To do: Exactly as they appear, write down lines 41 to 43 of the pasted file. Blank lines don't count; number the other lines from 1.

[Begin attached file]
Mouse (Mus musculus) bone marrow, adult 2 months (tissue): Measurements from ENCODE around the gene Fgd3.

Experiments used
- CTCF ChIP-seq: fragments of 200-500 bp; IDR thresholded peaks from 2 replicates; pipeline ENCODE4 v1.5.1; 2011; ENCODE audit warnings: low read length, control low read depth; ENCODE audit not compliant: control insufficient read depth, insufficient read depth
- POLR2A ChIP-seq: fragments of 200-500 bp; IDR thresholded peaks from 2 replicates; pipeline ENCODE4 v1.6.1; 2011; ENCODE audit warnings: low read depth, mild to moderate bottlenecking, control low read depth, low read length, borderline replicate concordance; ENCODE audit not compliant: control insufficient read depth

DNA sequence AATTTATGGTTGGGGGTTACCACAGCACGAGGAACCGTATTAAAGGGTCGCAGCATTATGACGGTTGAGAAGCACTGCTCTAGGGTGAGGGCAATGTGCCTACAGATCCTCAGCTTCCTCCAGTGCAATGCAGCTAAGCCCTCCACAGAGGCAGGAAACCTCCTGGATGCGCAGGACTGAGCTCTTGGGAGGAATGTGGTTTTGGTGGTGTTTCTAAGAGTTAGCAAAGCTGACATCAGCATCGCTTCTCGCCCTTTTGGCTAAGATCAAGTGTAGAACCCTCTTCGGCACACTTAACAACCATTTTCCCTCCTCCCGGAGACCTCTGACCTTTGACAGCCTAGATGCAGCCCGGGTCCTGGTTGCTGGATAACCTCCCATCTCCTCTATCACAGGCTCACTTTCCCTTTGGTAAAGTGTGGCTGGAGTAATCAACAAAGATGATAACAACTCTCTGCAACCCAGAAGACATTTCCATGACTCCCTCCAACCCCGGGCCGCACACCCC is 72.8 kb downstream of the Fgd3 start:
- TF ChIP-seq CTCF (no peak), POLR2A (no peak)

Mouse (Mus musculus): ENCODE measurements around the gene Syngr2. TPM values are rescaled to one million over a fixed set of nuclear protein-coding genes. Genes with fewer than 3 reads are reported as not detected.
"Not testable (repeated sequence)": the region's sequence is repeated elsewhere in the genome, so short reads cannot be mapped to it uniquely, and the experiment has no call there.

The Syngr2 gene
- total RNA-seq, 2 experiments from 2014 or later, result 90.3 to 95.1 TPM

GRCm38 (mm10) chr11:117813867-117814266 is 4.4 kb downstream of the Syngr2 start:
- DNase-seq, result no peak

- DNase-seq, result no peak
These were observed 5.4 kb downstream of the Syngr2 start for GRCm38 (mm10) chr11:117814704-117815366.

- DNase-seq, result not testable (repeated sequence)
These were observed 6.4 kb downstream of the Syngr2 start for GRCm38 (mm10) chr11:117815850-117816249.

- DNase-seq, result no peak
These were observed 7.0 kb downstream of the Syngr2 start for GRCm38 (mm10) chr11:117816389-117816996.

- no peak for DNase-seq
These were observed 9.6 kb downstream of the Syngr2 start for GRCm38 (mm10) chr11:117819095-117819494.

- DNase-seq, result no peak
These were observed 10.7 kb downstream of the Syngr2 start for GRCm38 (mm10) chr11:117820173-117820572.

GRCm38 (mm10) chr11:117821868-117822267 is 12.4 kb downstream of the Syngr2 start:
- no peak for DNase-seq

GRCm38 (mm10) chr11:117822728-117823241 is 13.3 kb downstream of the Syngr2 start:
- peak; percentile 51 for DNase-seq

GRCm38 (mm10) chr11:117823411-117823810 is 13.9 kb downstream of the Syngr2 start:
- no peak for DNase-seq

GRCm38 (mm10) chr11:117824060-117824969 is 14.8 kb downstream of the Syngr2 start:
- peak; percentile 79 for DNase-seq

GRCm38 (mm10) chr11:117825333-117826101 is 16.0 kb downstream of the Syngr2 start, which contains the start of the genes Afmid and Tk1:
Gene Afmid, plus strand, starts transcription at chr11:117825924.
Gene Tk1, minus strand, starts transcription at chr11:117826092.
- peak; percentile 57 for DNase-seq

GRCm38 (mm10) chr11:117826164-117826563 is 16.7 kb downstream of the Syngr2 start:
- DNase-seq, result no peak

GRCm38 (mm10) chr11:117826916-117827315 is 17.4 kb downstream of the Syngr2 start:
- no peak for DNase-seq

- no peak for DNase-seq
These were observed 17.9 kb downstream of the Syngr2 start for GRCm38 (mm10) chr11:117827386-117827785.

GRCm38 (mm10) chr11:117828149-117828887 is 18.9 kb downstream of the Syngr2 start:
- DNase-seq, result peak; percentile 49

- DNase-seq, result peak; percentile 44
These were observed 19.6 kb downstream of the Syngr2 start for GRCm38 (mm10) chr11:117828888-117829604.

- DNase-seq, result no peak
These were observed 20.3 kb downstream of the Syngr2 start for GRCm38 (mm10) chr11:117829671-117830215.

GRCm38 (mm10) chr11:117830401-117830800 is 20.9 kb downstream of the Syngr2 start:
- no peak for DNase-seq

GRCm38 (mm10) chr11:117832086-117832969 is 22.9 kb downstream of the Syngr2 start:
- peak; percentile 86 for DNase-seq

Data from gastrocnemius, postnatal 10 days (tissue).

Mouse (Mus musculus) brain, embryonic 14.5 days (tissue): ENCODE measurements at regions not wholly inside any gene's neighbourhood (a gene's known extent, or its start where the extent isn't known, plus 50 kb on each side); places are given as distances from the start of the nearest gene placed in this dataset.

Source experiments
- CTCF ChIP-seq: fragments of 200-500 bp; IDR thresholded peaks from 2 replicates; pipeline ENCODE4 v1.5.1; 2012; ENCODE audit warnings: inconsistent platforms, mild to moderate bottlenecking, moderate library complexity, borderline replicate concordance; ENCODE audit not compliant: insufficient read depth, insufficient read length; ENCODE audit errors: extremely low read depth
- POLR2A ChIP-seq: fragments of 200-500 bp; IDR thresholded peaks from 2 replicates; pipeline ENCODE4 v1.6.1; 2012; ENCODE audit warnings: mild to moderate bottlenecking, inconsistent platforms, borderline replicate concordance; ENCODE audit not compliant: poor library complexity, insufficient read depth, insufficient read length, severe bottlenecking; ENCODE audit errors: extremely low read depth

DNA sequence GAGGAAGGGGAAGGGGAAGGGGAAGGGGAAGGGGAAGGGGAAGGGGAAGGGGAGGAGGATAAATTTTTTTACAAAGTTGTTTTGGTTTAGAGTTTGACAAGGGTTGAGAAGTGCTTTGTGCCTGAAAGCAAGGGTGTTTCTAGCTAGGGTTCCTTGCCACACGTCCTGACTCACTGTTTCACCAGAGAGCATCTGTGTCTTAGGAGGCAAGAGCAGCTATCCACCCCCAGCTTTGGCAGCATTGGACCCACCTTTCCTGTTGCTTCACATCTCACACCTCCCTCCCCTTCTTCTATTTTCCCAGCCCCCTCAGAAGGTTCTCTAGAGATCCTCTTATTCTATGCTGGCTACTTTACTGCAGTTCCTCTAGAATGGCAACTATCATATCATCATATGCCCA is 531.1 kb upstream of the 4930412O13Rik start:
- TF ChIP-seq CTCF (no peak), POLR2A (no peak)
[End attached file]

GRCm38 (mm10) chr11:117828149-117828887 is 18.9 kb downstream of the Syngr2 start:
- DNase-seq, result peak; percentile 49

- DNase-seq, result peak; percentile 44